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Author Topic: I have room for One 12V Battery on my trailer ...  (Read 3142 times)

1kwords

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I have room for One 12V Battery on my trailer ...
« on: June 27, 2013, 10:59:38 AM »
... what should it be?  The group 24 (Napa) that came with the trailer (new last year) only lasts barely two days dry camping.  We're weekend campers, taking off on a Thursday or Friday and camping for 2 or 3 days.  Seems like every time we go, we end up at a beautiful campground with no electricity.   All we run are the lights and the water pump, maybe the furnace for a bit in the morning (couldn't get the slide back in without charging the battery with the car).  I was thinking of buying a new battery; group 31 will fit.  My question is, how much difference will it make?  Will I get one more day out of it?  During the summer, I'm keeping the trailer in the driveway, plugged into shore power.  We're leaving tomorrow for a two-dayer on the Oregon Coast.  I'm trying to lessen the battery worry for this trip.

And ... if I buy one, I can choose from Sears, Walmart, Costco, or the local Batteries Plus.  Where would you go?


2012 Chalet Takena 1865ex
18' with a slide

Ned

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Re: I have room for One 12V Battery on my trailer ...
« Reply #1 on: June 27, 2013, 11:42:20 AM »
Wherever you buy the battery, be sure it's a true deep cycle battery.  Not a starting battery or a marine battery.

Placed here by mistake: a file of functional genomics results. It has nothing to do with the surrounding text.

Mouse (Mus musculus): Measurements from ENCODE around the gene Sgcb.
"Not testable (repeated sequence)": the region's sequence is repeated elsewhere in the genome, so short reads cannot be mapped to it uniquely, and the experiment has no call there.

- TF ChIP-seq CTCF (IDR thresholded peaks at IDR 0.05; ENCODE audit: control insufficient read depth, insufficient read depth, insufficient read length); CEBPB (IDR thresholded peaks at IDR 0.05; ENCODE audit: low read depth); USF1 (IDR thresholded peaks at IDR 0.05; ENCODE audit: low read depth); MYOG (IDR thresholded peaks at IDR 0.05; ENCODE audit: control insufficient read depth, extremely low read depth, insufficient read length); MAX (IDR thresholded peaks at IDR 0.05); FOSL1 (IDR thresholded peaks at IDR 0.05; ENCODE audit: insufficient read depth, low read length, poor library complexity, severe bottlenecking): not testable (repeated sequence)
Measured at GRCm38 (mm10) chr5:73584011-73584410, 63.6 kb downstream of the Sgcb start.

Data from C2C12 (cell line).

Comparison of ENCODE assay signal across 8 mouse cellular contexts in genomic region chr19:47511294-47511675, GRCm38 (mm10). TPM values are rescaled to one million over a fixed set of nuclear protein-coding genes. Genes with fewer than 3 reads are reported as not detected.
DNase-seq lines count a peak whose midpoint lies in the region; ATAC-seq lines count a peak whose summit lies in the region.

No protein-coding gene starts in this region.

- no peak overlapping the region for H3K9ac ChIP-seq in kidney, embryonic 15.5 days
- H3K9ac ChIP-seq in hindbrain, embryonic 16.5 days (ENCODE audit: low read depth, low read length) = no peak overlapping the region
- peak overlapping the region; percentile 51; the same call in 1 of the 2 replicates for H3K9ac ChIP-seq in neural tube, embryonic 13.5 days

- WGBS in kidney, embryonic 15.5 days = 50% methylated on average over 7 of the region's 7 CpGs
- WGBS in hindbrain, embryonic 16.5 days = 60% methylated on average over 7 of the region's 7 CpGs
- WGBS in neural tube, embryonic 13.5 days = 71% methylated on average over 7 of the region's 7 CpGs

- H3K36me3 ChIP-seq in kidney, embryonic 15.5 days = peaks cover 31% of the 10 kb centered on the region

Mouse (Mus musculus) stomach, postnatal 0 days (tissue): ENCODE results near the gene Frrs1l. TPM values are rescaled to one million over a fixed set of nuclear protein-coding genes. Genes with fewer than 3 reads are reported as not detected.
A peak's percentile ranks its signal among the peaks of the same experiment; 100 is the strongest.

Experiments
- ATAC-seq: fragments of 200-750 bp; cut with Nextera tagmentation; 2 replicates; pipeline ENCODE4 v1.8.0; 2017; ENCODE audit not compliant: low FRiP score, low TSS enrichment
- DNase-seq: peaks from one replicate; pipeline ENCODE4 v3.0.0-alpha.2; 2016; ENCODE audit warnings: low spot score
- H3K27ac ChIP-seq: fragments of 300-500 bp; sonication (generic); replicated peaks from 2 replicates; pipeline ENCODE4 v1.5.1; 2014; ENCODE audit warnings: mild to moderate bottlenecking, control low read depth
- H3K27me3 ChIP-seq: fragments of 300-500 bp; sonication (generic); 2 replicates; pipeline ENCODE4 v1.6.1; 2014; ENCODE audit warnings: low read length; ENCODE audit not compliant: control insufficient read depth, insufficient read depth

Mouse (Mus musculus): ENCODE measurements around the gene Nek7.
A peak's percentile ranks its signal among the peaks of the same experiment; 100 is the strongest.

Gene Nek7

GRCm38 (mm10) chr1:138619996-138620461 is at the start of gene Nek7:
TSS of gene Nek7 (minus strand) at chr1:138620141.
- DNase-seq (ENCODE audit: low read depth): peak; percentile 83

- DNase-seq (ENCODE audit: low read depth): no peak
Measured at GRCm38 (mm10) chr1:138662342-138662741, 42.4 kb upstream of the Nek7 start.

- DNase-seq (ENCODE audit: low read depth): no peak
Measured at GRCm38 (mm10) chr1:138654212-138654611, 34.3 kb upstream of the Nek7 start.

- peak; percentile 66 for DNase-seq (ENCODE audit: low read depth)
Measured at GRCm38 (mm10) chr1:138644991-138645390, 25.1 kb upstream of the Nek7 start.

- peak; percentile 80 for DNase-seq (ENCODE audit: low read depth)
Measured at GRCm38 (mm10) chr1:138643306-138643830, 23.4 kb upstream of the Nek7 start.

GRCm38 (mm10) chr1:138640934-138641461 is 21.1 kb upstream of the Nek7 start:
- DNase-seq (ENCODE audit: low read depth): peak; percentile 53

-- Ned -- Fulltimer 1997-2013
1997 Holiday Rambler Endeavor LE
2007 GMC Canyon

denmarc

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Re: I have room for One 12V Battery on my trailer ...
« Reply #2 on: June 27, 2013, 12:23:17 PM »
Like Ned said, get the biggest, true deep cycle battery that will fit.  Being a dry camper, you really should have two deep cycle batteries in parallel if the running of the furnace is involved.  The furnace blower is a power hog.  Maybe warmer bedding would save a bit on the battery you chose if it gets cold enough at night where you are thinking of firing up the furnace.  I choose cuddling.  But that's just me.   ;)

Also, if you prefer boondocking, switching your interior lighting to LEDs will save a bunch of strain on whatever  battery you choose.  Something to think about.  Lots of info here in the forum library about the subject.  Discount available for members.

If you are just a weekender as implied,  you won't be sorry to have a little extra power available by having two batteries.  If you have the room for two.  If no room for two, the biggest true deep cycle you can possibly fit in the space is what you need.  As well as careful management on power usage in between recharges. 
Mark

1994 Jayco Eagle 370FB on 24 acres of paid off paradise in Michigan.

You have brains in your head. You have feet in your shoes. You can steer yourself any direction you choose.
Dr. Seuss

bucks2

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Re: I have room for One 12V Battery on my trailer ...
« Reply #3 on: June 27, 2013, 12:31:38 PM »
The thing you're looking for is amp hours, the amount of energy stored in the battery. As you battery shop you are looking for a 12v deep cycle battery with the most amount of amp hours in it, typically calculated at the 20 hour rate. You aren't looking for Cold Cranking Amps which is important for a starting battery. Most deep cycle will be between 80 and 105 AH. You want to buy the 105.

Measure your battery box and get the biggest battery/most amp hours possible. If you've got an 80 AH battery now, going to 105 AH will be a 25% increase in battery life! This battery http://www.batteriesplus.com/product/33840-SLI31MDC-Xtreme-Deep-Cycle-Battery/100079-1/102530-Marine-and-Boat-Batteries/106979-Deep-Cycle/BCI-Group-31M.aspx looks like what I'd buy if I was constrained by size and could only fit one 31 series battery in my rig. At 59 pounds is has a pretty good amount of lead in it which is also a good indicator of battery capacity.